In 2011, 81 percent said they were trading up because “I deserve it,” 62 percent because “I can afford to” and 60 percent due to the brand name, compared to just 48 and 45 percent and 38 percent, respectively now.
With health as the top reason, brands may be able to establish support with entry-level products by presenting their products as a healthy necessity rather than purely as a luxury.
"Over a long period of years, we have observed in our trading-up/trading-down research that consumers tend to spend more on products and categories that they care about and less on categories they don't care about," Ms. Sonneveld said. "In this way it is normal for somebody to be buying a designer dress, but shopping in a discount supermarket. This trend is happening across markets, not only in Brazil, and is enabled by a broader offer on the one hand and more fluidity between social classes.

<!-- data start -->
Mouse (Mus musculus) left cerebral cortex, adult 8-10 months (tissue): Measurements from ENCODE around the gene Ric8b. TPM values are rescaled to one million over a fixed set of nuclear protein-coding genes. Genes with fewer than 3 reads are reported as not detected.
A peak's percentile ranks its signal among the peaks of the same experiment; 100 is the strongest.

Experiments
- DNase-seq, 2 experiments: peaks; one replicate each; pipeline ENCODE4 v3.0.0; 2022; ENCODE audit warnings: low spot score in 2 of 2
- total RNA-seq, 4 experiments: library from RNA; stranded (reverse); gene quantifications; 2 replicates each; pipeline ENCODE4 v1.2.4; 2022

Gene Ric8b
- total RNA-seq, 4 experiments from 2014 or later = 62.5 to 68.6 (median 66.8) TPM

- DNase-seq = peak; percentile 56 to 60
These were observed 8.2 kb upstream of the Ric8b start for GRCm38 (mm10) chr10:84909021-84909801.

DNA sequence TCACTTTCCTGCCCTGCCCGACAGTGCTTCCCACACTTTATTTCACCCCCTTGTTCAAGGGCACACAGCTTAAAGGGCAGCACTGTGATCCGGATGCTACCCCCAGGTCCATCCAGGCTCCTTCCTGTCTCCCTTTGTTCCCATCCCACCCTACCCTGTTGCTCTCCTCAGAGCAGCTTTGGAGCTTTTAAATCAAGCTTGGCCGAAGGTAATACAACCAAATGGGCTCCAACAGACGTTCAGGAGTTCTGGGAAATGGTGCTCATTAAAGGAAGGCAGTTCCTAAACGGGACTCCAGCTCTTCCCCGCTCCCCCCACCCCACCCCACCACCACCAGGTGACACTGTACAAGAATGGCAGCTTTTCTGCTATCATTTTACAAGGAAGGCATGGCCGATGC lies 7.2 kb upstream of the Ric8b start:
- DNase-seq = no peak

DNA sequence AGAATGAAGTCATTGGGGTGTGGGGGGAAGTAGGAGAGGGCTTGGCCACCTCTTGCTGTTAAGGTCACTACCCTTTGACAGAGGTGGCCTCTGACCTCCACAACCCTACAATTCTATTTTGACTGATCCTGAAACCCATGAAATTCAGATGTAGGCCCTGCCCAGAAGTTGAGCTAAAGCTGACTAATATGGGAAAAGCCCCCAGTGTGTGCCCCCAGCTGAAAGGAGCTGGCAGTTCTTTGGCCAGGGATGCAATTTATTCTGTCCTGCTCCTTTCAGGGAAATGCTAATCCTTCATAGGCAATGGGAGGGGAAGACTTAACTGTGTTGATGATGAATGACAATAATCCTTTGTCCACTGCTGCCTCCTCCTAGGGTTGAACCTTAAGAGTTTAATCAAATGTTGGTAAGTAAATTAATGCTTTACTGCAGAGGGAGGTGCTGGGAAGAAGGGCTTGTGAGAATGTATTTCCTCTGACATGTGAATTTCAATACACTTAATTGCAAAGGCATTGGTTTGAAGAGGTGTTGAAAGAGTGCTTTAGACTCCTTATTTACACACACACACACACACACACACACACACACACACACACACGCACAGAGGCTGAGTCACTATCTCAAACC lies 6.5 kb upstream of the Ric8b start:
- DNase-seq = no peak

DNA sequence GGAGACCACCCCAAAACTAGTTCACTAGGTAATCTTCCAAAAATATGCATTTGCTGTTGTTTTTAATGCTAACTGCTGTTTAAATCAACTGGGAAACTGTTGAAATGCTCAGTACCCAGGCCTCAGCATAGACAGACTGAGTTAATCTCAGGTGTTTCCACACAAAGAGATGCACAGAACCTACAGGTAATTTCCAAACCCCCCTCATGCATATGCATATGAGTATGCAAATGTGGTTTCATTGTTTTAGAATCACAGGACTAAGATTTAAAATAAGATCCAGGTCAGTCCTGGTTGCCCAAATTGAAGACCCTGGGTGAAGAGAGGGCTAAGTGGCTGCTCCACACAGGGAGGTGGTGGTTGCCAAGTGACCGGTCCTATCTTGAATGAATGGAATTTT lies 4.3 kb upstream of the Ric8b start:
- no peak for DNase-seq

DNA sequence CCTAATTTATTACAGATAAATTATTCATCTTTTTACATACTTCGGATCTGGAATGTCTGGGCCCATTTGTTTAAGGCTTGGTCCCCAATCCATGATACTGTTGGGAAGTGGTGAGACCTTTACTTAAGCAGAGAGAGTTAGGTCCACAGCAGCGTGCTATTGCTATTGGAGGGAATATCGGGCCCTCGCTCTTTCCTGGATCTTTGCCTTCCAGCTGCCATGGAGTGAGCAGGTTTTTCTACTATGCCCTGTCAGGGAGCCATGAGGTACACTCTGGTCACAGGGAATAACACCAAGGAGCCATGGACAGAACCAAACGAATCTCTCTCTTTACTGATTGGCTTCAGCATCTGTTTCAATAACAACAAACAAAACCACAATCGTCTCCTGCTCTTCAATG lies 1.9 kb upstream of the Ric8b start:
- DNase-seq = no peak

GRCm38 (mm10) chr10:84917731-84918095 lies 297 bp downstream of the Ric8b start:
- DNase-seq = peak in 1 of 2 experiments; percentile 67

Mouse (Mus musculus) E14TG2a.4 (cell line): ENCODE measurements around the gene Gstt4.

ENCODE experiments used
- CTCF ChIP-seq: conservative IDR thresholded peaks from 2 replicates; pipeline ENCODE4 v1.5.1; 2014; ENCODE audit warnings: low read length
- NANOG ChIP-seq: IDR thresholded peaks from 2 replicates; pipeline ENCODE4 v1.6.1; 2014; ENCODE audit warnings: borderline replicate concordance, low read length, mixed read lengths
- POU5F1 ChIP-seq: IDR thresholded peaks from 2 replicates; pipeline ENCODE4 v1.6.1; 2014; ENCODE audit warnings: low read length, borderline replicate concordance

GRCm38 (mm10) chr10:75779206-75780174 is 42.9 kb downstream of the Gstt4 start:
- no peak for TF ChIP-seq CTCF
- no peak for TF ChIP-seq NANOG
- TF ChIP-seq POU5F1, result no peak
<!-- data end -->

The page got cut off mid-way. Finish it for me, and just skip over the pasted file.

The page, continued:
"On top of the long term trend that is still at play, people still have the need to indulge and reward themselves in times of crisis. The fact that this is very visible in the beauty and personal care sector is no surprise, and something long known as 'the lipstick effect': people still want to reward themselves with a luxury present, but instead of an expensive hand-bag they now buy a lipstick or other personal care item."
Garnering support in a way that matches consumer reasoning could carry a brand through the eventual economic recovery. On the other hand, pulling out of the country or lessening marketing efforts runs the risk of losing consumer support and recognition, which may be difficult to recover after the recovery because of brands continuing to create desire in the interim years.
Guerlain built a strategic partnership with Sephora to distribute in Brazil